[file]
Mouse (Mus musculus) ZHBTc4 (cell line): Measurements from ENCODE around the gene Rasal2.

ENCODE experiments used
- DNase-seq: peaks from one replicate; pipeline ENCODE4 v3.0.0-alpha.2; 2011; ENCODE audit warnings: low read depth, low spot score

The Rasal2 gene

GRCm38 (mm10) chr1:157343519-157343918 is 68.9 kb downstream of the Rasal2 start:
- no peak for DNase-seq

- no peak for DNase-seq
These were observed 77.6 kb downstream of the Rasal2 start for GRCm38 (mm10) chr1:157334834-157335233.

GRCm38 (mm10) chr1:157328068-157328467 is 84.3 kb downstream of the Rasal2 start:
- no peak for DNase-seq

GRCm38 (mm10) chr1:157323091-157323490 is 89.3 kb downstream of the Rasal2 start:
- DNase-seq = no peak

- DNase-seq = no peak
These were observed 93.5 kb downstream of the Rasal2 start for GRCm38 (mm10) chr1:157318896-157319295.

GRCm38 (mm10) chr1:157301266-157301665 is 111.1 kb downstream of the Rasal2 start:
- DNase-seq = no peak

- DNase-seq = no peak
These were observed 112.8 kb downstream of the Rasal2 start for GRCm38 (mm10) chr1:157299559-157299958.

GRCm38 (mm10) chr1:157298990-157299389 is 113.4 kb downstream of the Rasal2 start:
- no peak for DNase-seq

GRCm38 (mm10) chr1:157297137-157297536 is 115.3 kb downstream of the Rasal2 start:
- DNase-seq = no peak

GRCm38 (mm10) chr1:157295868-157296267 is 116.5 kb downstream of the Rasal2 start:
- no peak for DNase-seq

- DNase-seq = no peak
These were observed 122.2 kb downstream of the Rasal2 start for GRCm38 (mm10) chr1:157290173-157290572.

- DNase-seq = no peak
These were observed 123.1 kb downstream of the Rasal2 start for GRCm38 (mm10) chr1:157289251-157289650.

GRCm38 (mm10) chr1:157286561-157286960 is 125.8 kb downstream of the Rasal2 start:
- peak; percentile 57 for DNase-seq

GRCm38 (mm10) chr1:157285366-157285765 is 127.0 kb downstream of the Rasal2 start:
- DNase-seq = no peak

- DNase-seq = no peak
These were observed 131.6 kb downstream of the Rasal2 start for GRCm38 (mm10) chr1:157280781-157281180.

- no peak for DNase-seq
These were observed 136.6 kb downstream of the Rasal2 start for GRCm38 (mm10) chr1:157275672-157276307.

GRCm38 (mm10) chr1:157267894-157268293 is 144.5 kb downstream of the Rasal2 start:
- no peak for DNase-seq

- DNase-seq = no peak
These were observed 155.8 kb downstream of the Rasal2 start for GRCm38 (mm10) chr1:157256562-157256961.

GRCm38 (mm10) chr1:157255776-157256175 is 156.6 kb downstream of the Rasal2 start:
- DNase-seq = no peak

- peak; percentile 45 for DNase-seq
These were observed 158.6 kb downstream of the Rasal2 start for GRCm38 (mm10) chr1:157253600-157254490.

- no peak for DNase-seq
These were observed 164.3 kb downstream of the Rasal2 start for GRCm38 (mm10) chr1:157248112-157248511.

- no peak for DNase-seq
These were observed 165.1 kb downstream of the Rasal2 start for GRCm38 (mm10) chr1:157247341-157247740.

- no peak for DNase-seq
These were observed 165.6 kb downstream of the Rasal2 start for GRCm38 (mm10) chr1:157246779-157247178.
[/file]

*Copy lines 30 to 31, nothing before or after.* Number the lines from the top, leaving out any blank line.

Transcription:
- peak; percentile 57 for DNase-seq

GRCm38 (mm10) chr1:157285366-157285765 is 127.0 kb downstream of the Rasal2 start: